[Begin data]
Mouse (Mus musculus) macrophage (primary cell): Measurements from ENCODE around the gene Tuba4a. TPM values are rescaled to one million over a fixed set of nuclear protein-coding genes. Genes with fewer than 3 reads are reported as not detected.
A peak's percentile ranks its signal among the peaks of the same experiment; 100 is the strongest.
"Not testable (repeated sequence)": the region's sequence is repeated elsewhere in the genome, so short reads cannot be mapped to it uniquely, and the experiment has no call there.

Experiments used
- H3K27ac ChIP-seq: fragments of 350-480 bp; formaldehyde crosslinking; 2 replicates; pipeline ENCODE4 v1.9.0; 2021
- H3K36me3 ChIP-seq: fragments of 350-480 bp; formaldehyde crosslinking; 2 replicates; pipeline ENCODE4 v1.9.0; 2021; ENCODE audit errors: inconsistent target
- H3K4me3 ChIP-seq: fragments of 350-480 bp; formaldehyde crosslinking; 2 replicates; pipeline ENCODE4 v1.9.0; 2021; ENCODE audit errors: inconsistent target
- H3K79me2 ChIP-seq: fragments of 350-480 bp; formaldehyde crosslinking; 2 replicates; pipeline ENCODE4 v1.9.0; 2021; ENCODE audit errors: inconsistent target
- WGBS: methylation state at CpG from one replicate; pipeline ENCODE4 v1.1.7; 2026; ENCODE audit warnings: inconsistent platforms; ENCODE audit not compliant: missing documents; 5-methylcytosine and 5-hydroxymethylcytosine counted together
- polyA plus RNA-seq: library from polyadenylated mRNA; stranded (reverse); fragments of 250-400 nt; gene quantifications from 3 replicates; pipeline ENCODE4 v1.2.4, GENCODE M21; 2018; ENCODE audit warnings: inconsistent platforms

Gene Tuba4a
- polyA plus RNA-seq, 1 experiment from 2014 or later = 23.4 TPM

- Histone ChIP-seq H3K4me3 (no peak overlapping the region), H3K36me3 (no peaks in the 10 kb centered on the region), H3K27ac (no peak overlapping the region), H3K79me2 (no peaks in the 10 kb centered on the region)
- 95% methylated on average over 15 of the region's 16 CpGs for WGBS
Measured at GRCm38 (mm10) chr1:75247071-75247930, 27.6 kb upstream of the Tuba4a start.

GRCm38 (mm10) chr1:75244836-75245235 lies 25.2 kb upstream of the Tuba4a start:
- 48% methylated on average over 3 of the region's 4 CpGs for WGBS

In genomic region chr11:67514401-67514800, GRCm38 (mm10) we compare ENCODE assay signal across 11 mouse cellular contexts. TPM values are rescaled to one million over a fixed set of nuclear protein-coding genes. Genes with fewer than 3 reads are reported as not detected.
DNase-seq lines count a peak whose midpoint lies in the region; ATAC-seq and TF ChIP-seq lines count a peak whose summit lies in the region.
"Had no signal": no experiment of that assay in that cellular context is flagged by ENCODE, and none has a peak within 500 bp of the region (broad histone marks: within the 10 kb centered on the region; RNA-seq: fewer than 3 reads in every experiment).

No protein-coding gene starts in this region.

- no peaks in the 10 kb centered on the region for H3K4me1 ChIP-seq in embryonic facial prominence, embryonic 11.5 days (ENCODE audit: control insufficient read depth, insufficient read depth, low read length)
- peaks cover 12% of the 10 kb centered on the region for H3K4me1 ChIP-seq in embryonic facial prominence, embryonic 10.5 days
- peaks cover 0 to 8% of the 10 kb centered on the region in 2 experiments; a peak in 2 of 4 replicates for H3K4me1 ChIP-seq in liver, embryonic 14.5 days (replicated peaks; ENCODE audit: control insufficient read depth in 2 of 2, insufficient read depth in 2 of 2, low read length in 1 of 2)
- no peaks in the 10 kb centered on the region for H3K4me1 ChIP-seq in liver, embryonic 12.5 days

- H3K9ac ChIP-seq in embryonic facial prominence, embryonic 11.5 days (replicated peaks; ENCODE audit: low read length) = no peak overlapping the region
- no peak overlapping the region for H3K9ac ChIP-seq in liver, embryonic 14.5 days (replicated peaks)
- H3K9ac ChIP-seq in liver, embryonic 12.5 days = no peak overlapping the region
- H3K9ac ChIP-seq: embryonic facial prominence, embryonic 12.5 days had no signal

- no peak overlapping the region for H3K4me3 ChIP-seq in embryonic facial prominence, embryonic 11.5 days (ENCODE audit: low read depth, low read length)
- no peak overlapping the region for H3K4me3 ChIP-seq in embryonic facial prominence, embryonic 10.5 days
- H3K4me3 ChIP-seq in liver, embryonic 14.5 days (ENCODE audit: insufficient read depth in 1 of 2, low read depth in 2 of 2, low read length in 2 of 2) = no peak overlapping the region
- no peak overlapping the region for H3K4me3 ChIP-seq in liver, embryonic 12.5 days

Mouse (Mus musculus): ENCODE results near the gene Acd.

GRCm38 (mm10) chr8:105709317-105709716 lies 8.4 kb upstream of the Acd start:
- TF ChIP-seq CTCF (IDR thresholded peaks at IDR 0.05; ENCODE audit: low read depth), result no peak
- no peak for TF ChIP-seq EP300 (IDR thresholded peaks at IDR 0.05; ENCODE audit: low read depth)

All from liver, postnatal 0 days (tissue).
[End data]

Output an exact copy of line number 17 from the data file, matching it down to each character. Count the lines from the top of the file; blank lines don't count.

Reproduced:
- 48% methylated on average over 3 of the region's 4 CpGs for WGBS